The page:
The Cost-Effectiveness of Monitoring Strategies for Antiretroviral Therapy of HIV Infected Patients in Resource-Limited Settings: Software Tool.

Estill, Janne Anton Markus; Salazar-Vizcaya, Luisa; Blaser, Nello; Egger, Matthias; Keiser, Olivia (2015). The Cost-Effectiveness of Monitoring Strategies for Antiretroviral Therapy of HIV Infected Patients in Resource-Limited Settings: Software Tool. PLoS ONE, 10(3), e0119299. Public Library of Science 10.1371/journal.pone.0119299

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BACKGROUND The cost-effectiveness of routine viral load (VL) monitoring of HIV-infected patients on antiretroviral therapy (ART) depends on various factors that differ between settings and across time. Low-cost point-of-care (POC) tests for VL are in development and may make routine VL monitoring affordable in resource-limited settings. We developed a software tool to study the cost-effectiveness of switching to second-line ART with different monitoring strategies, and focused on POC-VL monitoring. METHODS We used a mathematical model to simulate cohorts of patients from start of ART until death. We modeled 13 strategies (no 2nd-line, clinical, CD4 (with or without targeted VL), POC-VL, and laboratory-based VL monitoring, with different frequencies). We included a scenario with identical failure rates across strategies, and one in which routine VL monitoring reduces the risk of failure. We compared lifetime costs and averted disability-adjusted life-years (DALYs). We calculated incremental cost-effectiveness ratios (ICER). We developed an Excel tool to update the results of the model for varying unit costs and cohort characteristics, and conducted several sensitivity analyses varying the input costs. RESULTS Introducing 2nd-line ART had an ICER of US$1651-1766/DALY averted. Compared with clinical monitoring, the ICER of CD4 monitoring was US$1896-US$5488/DALY averted and VL monitoring US$951-US$5813/DALY averted. We found no difference between POC- and laboratory-based VL monitoring, except for the highest measurement frequency (every 6 months), where laboratory-based testing was more effective. Targeted VL monitoring was on the cost-effectiveness frontier only if the difference between 1st- and 2nd-line costs remained large, and if we assumed that routine VL monitoring does not prevent failure. CONCLUSION Compared with the less expensive strategies, the cost-effectiveness of routine VL monitoring essentially depends on the cost of 2nd-line ART. Our Excel tool is useful for determining optimal monitoring strategies for specific settings, with specific sex-and age-distributions and unit costs.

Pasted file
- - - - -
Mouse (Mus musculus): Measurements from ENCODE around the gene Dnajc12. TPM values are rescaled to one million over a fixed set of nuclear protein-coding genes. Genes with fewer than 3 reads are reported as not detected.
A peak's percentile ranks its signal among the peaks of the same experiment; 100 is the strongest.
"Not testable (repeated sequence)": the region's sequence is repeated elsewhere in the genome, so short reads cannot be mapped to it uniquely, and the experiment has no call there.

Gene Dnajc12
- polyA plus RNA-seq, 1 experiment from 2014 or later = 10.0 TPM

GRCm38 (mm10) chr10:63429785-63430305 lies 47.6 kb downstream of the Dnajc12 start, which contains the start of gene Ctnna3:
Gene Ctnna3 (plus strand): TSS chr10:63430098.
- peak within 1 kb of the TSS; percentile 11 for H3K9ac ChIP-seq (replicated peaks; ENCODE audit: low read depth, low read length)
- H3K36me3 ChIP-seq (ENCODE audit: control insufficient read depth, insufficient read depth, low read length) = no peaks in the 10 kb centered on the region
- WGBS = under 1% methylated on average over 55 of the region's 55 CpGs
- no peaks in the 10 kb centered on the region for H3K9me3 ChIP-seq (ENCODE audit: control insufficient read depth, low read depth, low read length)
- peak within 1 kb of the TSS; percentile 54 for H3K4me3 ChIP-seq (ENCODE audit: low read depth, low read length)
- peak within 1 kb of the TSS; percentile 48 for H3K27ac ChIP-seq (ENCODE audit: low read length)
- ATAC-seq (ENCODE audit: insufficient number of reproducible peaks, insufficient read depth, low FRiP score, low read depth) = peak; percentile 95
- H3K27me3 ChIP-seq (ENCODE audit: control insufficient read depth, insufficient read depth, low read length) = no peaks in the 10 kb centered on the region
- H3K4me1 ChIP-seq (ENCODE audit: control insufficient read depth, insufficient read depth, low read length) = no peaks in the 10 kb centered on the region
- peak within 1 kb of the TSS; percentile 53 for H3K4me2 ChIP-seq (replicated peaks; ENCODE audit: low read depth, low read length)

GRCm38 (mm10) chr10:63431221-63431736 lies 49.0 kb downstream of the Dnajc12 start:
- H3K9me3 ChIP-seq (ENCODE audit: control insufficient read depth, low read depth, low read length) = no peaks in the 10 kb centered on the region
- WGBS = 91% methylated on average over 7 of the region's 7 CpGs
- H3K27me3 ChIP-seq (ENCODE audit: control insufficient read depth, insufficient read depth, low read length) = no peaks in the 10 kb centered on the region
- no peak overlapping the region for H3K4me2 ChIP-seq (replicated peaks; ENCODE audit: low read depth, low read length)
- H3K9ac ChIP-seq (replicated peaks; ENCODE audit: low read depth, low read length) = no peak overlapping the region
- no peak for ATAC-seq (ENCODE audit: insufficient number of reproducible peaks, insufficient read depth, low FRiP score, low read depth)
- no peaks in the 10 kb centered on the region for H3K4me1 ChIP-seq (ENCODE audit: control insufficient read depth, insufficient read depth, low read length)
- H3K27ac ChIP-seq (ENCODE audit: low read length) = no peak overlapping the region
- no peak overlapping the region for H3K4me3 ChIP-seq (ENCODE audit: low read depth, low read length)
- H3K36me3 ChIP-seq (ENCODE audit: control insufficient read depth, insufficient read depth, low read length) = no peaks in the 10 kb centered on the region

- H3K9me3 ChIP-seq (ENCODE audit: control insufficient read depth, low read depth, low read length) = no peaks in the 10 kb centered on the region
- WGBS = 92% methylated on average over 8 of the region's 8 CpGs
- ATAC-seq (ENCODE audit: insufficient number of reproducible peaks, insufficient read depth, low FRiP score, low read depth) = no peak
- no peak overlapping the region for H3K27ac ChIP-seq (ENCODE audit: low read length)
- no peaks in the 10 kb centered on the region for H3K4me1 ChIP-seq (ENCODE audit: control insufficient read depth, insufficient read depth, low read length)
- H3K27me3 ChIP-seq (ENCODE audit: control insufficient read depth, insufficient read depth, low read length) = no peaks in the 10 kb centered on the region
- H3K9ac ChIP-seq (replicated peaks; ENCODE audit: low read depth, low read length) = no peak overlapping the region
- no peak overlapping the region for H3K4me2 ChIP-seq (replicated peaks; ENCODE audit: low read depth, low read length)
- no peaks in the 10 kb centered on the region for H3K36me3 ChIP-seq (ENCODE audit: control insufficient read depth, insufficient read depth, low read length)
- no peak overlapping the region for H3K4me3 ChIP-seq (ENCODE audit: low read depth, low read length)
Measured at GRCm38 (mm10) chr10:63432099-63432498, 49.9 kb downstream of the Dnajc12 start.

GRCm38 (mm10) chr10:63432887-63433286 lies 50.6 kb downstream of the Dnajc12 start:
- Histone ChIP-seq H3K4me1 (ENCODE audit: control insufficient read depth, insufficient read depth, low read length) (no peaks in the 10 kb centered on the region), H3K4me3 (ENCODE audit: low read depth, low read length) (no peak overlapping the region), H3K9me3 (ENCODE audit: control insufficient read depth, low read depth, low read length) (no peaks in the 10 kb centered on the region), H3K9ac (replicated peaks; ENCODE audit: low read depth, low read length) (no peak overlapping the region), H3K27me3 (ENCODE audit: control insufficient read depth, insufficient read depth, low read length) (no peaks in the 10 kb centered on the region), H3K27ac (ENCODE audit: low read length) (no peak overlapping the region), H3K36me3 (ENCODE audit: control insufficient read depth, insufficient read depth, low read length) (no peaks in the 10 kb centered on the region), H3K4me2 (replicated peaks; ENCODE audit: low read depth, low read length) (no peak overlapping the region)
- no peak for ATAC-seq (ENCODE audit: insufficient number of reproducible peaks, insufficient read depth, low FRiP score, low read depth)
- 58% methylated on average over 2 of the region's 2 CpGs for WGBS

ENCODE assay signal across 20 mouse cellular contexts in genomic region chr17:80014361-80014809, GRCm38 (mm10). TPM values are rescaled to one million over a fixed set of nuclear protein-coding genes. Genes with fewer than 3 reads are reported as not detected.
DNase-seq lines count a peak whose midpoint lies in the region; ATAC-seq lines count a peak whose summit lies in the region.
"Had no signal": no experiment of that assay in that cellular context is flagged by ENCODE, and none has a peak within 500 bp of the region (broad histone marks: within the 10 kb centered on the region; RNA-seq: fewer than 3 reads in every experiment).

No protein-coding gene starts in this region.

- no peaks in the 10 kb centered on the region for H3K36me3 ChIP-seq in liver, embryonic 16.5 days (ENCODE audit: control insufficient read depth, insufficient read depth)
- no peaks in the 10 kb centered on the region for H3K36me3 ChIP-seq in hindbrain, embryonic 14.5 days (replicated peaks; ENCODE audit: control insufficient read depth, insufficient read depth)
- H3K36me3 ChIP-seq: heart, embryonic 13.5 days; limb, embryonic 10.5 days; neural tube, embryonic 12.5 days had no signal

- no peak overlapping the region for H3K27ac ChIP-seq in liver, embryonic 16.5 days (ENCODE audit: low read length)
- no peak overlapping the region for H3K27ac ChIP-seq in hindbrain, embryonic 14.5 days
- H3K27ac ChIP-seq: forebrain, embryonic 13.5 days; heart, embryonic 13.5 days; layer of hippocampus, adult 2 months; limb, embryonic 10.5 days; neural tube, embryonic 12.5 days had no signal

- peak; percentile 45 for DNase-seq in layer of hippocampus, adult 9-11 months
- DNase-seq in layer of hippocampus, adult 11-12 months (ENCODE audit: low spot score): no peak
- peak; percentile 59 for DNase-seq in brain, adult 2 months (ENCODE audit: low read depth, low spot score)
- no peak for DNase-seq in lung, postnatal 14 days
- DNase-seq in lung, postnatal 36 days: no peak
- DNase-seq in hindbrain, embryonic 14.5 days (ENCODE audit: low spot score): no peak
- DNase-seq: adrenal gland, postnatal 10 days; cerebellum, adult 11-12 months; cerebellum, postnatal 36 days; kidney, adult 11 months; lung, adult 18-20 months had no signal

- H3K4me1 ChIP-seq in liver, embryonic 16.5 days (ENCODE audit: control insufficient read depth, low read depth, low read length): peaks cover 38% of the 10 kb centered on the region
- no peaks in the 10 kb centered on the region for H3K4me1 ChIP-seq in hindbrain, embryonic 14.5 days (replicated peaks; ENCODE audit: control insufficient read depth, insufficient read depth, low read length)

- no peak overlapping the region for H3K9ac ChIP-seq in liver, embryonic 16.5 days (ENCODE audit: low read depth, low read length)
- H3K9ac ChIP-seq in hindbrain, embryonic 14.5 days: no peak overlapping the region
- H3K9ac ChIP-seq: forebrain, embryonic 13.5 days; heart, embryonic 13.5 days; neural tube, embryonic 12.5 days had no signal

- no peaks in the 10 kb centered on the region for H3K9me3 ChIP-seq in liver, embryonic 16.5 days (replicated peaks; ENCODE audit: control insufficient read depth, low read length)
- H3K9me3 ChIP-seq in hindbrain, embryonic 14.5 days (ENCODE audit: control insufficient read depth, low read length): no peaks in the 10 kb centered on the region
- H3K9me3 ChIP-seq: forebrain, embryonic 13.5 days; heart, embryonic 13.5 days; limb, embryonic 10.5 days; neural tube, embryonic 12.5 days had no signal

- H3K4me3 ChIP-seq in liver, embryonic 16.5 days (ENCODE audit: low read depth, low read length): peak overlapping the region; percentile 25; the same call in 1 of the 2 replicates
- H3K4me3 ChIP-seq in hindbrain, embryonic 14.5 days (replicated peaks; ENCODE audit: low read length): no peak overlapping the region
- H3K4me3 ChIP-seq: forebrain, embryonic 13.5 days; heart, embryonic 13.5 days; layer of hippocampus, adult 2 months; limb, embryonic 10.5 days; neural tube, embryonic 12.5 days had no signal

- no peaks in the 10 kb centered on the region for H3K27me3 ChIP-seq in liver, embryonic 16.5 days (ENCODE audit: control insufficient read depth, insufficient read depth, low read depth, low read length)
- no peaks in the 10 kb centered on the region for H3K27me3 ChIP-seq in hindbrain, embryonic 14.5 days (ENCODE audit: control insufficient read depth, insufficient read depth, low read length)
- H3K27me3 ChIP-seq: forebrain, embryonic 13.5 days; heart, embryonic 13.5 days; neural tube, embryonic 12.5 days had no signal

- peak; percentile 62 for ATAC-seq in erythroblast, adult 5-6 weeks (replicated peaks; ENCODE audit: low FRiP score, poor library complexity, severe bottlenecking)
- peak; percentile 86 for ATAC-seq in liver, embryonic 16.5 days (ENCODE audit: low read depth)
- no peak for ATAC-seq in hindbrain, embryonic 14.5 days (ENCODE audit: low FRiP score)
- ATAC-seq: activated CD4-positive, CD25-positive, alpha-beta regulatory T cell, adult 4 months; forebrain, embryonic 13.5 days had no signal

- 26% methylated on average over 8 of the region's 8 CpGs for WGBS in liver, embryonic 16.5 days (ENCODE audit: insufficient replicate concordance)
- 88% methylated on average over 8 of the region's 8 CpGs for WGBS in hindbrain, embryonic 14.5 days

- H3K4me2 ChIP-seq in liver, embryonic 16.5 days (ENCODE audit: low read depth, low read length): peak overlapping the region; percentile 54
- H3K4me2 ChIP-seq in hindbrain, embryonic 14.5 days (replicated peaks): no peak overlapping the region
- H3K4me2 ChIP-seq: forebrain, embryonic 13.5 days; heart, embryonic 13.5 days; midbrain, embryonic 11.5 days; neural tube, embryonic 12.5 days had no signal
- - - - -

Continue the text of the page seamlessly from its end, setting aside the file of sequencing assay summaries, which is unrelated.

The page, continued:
Item Type:

Journal Article (Original Article)


04 Faculty of Medicine > Pre-clinic Human Medicine > Institute of Social and Preventive Medicine (ISPM)

UniBE Contributor:

Estill, Janne Anton Markus; Salazar, Luisa Paola; Blaser, Nello; Egger, Matthias and Keiser, Olivia


600 Technology > 610 Medicine & health
300 Social sciences, sociology & anthropology > 360 Social problems & social services




Public Library of Science




Doris Kopp Heim

Date Deposited:

17 Apr 2015 11:35

Last Modified:

17 Apr 2015 11:35

Publisher DOI:


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